There are far less of them, and four frameworks are discussed rather than just one, namely Reaction+Inference and React+Redux.
More importantly, (I kid myself) I manage to draw a few distinctions between these two pairings which (I again kid myself) may shed some light on each of them.
For example, there is a bare bones implementation of Redux in the redux.js file, which really is
all you need in production (don't tell the BBC, ahem).
Lastly, I've been working on the openmathematics.org site recently, and I felt obliged to use Reaction and Inference, seeing as how I wrote them.
At times it felt like I was cutting my nose off, but things have turned out pretty well.
So you can have a look at the whole lot using your browser's developer tools.
I've also made a bit of an effort with both the Reaction and Inference readme files,
ostensibly to explain the patterns I developed in order to get a data-driven site, as opposed to just a toy site, working.
Finally, I should mention Juxtapose.
I'm a massive fan of JSX and Juxtapose is my take on it, lending JSX support to my Easy elements.
I could bang on about it for ages, but all I'll add here is that it allowed me to turn Occam's view code into a structured whole as opposed to a plate of spaghetti.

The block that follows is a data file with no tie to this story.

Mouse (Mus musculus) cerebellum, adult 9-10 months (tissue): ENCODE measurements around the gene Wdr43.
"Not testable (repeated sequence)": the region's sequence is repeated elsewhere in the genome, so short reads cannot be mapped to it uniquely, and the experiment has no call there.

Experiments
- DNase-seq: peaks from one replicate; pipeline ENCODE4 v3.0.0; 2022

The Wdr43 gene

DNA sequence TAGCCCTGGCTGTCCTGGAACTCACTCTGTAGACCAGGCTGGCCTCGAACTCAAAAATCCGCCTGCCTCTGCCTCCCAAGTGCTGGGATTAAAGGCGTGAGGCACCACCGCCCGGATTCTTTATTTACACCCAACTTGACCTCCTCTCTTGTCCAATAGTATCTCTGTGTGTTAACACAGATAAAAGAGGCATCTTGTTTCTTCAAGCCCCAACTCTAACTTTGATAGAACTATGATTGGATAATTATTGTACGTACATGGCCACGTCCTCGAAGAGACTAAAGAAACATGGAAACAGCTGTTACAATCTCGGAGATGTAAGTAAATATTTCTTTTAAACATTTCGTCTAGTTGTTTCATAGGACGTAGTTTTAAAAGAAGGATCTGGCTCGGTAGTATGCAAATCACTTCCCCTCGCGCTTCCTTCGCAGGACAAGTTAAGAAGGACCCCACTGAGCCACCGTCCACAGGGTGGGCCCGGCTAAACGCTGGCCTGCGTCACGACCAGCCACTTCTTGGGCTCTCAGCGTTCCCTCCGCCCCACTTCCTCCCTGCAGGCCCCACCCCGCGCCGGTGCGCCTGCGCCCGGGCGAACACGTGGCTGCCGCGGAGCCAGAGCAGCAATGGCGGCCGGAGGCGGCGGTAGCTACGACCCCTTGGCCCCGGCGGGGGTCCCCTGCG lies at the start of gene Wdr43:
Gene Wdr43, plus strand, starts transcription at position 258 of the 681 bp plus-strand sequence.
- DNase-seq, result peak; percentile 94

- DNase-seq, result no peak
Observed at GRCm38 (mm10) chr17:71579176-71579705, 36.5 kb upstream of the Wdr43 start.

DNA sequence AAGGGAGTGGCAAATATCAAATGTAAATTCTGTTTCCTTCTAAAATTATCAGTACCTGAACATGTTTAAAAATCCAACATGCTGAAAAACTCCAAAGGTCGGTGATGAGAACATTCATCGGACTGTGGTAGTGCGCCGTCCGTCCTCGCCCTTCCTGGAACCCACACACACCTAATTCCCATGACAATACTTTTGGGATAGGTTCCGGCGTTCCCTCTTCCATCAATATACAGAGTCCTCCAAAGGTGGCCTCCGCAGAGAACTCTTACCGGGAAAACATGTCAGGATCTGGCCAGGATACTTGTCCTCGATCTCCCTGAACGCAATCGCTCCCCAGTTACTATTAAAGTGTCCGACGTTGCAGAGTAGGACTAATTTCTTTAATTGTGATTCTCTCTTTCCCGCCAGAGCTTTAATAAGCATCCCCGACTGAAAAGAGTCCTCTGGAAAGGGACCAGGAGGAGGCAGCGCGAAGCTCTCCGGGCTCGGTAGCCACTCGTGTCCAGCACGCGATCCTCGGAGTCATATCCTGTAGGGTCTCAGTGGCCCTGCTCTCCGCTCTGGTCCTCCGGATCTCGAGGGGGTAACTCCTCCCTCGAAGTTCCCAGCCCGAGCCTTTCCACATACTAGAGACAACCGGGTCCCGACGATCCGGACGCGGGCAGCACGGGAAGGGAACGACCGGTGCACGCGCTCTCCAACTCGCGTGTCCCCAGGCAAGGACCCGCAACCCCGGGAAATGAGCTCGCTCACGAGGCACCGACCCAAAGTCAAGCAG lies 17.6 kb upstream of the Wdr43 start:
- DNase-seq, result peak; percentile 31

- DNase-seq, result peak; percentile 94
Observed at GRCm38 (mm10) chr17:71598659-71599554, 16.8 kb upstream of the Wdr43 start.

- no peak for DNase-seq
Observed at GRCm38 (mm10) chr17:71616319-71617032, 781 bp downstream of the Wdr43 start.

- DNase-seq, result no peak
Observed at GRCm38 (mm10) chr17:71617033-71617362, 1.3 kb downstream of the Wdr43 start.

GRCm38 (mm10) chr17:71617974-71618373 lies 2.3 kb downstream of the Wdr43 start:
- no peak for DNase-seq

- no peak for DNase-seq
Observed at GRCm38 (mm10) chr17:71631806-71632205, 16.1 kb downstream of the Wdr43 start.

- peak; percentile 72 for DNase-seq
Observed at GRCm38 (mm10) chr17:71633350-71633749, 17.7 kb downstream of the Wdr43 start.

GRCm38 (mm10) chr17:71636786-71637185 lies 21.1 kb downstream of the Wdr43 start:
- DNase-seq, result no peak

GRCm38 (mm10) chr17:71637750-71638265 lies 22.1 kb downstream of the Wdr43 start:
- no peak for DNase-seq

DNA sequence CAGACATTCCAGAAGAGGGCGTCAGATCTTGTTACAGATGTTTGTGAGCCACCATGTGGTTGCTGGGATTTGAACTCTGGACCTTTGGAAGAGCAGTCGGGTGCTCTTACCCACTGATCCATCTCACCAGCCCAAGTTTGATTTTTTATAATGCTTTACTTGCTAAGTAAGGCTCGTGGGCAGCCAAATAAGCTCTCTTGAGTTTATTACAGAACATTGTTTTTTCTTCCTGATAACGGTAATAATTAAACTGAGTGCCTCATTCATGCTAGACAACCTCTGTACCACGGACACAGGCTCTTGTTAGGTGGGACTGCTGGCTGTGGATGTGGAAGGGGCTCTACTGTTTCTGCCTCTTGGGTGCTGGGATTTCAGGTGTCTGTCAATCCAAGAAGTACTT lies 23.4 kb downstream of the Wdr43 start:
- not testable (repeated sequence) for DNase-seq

I got so excited about it I even wrote some documentation.
31st March 2018
There is a new website for publishing Occam packages as well as a command line package management tool to enable you to do so.
Details can be found here:
2nd December 2017
I've always been a bit rubbish at probability,
and recently a student came to me with the Monty Hall problem.
I waffled for a few minutes before admitting (to myself as much as anyone) that I hadn't a clue what I was talking about.
We then decided to solve it properly.
It took a few lessons on and off but the result was a much clearer
direct calculation (or proof if you prefer).
Occam has its own dedicated page including a section on how you can get it running locally.
The First Correct Concurrency Control Algorithm
These are not fully peer-reviewed papers and should not be judged as such.
State/event based versus purely Action or State based Logics
All Natural Numbers are either Even or Odd
JSX support for Easy elements.
An alternative implementation of React.
A dispatcher in a similar vein to Redux.
Elements that abstract away from the DOM.
Layout elements that work with CSS flexbox.
A textarea element that handles and hands off events well.
Drag and drop elements including an explorer and a rubbish bin.
A collection of utility functions.
An MVC framework with scheduling.
A handful of common CSS styles.
Relates to URL hash fragments.
[github] occam Occam.
[github] occam-lexers Occam's lexers.
[github] occam-parsers Occam's parsers.
[github] occam-open-cli Occam's command line package management tool.
[github] occam-kahn An implementation of Kahn's algorithm.
[github] occam-tarjan An implementation of Tarjan's algorithm.
[github] occam-pearce-kelly An implementation of the Pearce-Kelly algorithm.
Last updated 16th September, 2018.